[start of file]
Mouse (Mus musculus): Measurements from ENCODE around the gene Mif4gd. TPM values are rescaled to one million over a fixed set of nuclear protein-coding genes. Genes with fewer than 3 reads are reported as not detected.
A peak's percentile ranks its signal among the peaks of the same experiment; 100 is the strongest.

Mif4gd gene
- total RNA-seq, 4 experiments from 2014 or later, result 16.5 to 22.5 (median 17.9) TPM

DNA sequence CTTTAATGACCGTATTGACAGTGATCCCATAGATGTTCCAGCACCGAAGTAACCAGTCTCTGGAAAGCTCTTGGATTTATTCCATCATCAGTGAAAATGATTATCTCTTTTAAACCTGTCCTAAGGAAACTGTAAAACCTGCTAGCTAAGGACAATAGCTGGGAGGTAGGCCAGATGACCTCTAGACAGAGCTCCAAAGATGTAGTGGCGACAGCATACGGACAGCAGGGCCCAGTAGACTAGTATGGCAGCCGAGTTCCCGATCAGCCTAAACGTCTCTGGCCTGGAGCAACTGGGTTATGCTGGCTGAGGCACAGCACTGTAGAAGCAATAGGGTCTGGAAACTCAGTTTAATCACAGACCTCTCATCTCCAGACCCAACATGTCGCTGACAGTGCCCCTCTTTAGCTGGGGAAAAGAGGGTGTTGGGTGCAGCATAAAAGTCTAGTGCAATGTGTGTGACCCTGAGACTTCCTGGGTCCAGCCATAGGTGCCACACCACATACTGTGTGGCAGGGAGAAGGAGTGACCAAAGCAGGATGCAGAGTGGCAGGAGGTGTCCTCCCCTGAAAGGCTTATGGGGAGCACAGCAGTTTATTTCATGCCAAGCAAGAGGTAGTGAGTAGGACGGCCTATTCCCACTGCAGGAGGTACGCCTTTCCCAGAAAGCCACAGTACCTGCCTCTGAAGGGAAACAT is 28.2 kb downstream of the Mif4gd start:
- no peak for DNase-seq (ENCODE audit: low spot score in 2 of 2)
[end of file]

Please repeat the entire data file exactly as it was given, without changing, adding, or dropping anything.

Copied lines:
Mouse (Mus musculus): Measurements from ENCODE around the gene Mif4gd. TPM values are rescaled to one million over a fixed set of nuclear protein-coding genes. Genes with fewer than 3 reads are reported as not detected.
A peak's percentile ranks its signal among the peaks of the same experiment; 100 is the strongest.

Mif4gd gene
- total RNA-seq, 4 experiments from 2014 or later, result 16.5 to 22.5 (median 17.9) TPM

DNA sequence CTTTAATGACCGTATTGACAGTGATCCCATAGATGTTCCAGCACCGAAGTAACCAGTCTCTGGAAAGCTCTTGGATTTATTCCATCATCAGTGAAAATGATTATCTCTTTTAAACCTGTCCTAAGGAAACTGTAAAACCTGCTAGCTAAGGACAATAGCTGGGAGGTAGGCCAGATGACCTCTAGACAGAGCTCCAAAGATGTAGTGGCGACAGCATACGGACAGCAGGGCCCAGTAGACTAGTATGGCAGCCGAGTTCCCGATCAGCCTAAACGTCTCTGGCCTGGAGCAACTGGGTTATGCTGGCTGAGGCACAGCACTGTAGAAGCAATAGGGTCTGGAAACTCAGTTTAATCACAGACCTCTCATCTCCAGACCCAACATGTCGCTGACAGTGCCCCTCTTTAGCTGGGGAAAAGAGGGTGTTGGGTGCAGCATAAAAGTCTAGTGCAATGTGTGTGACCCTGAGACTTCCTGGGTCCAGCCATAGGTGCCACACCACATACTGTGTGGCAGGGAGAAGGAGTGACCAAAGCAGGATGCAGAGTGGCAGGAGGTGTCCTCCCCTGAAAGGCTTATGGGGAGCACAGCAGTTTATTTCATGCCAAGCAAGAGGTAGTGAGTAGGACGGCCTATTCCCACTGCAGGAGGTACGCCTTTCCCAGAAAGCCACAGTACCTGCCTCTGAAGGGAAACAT is 28.2 kb downstream of the Mif4gd start:
- no peak for DNase-seq (ENCODE audit: low spot score in 2 of 2)